Leaving the Mountaintop

Epiphany Last, Year C

February 7, 2016

St. Thomas, Newark, DE

Good morning, St. Thomas! I am so thrilled to be here this morning, and I would like to thank Father Paul for lending me this pulpit. I guess the first thing to know about me is that Father Paul knew me when I was 14 years old — more than half my life ago — and still asked me to come preach to you all this morning, so he is a good and trusting man, and sees potential in teenagers who are  … I’ll say precocious.

I actually knew about St. Thomas before Father Paul even got here because my older cousin was a student at the University of Delaware. She is someone who would self-identify as “not into church,” but once she told my “very into church” mother that she would come to dinner here on Wednesday nights when she was feeling low and she would always leave feeling better. She said, “I’m still not a church person, Aunt Nancy, but I’m glad that it’s there.” So I have known for a long time that you are a very welcoming church and thank you for having me today.

Let’s talk about Moses. I am having so much fun picturing Moses this morning, trudging down that steep mountain lugging two tablets. And he doesn’t even know it, but the skin on his face is shining. It’s shining so intensely that it’s scaring his friends. And his face is shining this way because he had been talking with God.

I think we’re all familiar with the idea of having a “certain glow.” Sometimes you can tell if people are drinking enough water and taking care of themselves, because they have a bit of extra shine to them. “Oh, you’re positively glowing,” is something you maybe don’t hear as often as I’d like.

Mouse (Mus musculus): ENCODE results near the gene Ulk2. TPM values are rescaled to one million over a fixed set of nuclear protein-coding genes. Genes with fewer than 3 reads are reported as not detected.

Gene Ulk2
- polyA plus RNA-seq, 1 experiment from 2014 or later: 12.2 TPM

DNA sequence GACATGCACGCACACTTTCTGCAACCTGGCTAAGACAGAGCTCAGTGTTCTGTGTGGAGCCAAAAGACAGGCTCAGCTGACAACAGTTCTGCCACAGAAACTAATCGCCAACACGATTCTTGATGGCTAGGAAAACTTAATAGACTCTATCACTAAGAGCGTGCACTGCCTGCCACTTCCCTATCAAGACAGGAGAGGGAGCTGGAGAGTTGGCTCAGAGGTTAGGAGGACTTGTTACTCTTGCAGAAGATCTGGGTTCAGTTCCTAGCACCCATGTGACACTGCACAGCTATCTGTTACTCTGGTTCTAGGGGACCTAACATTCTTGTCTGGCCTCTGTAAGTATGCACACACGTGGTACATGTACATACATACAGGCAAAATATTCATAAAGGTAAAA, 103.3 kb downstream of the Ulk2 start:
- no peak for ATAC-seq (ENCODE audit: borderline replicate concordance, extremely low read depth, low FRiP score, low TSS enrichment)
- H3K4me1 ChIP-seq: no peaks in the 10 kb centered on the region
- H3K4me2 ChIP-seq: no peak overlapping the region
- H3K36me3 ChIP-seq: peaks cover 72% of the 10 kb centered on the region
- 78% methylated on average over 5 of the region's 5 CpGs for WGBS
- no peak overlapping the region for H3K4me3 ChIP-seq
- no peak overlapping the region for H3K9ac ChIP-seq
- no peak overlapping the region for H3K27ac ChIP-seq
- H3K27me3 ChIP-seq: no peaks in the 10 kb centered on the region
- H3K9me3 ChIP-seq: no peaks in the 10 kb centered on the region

But have you ever, in all your days, been glowing this intensely?

Have you ever been up to a mountaintop that transformative? The effect of this mountaintop and his talking with God was so great on Moses, the shining on his skin so obvious, that the story tells us he developed a system of covering his face with a veil.

Why did he do that? Maybe his skin was so bright he was hard to look at directly, like a solar eclipse. Or maybe Moses was shy, maybe he didn’t want to get a lot of stares as he walked along the street. Whatever it was, it’s kind of a curious image isn’t it? If you really think about it, you might realize it’s not typical to see a man in a veil. We think of women: in wedding veils, or religious veils, or even high fashion hats with delicate veils; but a man in a veil subverts our expectations. It’s a bit topsy-turvy.

Jesus goes to a mountaintop, too, and just like Moses, Jesus starts glowing. What is with all these mountaintops? What’s going on up there?